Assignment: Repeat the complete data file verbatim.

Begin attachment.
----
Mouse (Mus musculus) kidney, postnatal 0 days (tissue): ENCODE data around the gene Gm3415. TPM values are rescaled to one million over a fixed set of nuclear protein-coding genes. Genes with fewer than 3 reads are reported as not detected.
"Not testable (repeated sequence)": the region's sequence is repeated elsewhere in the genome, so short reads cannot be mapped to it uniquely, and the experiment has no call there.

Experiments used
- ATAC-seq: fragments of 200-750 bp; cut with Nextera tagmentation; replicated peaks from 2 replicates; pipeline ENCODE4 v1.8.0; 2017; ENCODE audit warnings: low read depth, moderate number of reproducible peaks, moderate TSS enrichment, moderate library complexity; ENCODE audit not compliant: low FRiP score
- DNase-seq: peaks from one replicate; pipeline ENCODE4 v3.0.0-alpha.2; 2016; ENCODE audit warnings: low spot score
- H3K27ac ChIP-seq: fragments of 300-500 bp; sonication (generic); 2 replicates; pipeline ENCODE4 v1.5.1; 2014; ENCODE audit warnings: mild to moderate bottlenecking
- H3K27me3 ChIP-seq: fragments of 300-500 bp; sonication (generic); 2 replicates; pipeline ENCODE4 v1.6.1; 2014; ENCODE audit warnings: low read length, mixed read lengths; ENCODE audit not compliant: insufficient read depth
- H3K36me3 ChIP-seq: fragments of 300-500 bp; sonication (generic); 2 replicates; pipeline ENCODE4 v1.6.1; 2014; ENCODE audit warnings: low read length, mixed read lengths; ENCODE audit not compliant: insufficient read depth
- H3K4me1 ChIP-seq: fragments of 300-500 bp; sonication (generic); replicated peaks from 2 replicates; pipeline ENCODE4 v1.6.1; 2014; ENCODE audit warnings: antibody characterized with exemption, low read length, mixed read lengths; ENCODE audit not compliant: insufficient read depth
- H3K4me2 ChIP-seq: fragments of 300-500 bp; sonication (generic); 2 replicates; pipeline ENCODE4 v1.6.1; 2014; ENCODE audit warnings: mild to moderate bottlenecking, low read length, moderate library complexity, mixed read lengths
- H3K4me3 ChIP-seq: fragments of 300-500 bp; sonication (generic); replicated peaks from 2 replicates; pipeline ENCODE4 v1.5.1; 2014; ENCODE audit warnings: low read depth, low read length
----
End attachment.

Mouse (Mus musculus) kidney, postnatal 0 days (tissue): ENCODE data around the gene Gm3415. TPM values are rescaled to one million over a fixed set of nuclear protein-coding genes. Genes with fewer than 3 reads are reported as not detected.
"Not testable (repeated sequence)": the region's sequence is repeated elsewhere in the genome, so short reads cannot be mapped to it uniquely, and the experiment has no call there.

Experiments used
- ATAC-seq: fragments of 200-750 bp; cut with Nextera tagmentation; replicated peaks from 2 replicates; pipeline ENCODE4 v1.8.0; 2017; ENCODE audit warnings: low read depth, moderate number of reproducible peaks, moderate TSS enrichment, moderate library complexity; ENCODE audit not compliant: low FRiP score
- DNase-seq: peaks from one replicate; pipeline ENCODE4 v3.0.0-alpha.2; 2016; ENCODE audit warnings: low spot score
- H3K27ac ChIP-seq: fragments of 300-500 bp; sonication (generic); 2 replicates; pipeline ENCODE4 v1.5.1; 2014; ENCODE audit warnings: mild to moderate bottlenecking
- H3K27me3 ChIP-seq: fragments of 300-500 bp; sonication (generic); 2 replicates; pipeline ENCODE4 v1.6.1; 2014; ENCODE audit warnings: low read length, mixed read lengths; ENCODE audit not compliant: insufficient read depth
- H3K36me3 ChIP-seq: fragments of 300-500 bp; sonication (generic); 2 replicates; pipeline ENCODE4 v1.6.1; 2014; ENCODE audit warnings: low read length, mixed read lengths; ENCODE audit not compliant: insufficient read depth
- H3K4me1 ChIP-seq: fragments of 300-500 bp; sonication (generic); replicated peaks from 2 replicates; pipeline ENCODE4 v1.6.1; 2014; ENCODE audit warnings: antibody characterized with exemption, low read length, mixed read lengths; ENCODE audit not compliant: insufficient read depth
- H3K4me2 ChIP-seq: fragments of 300-500 bp; sonication (generic); 2 replicates; pipeline ENCODE4 v1.6.1; 2014; ENCODE audit warnings: mild to moderate bottlenecking, low read length, moderate library complexity, mixed read lengths
- H3K4me3 ChIP-seq: fragments of 300-500 bp; sonication (generic); replicated peaks from 2 replicates; pipeline ENCODE4 v1.5.1; 2014; ENCODE audit warnings: low read depth, low read length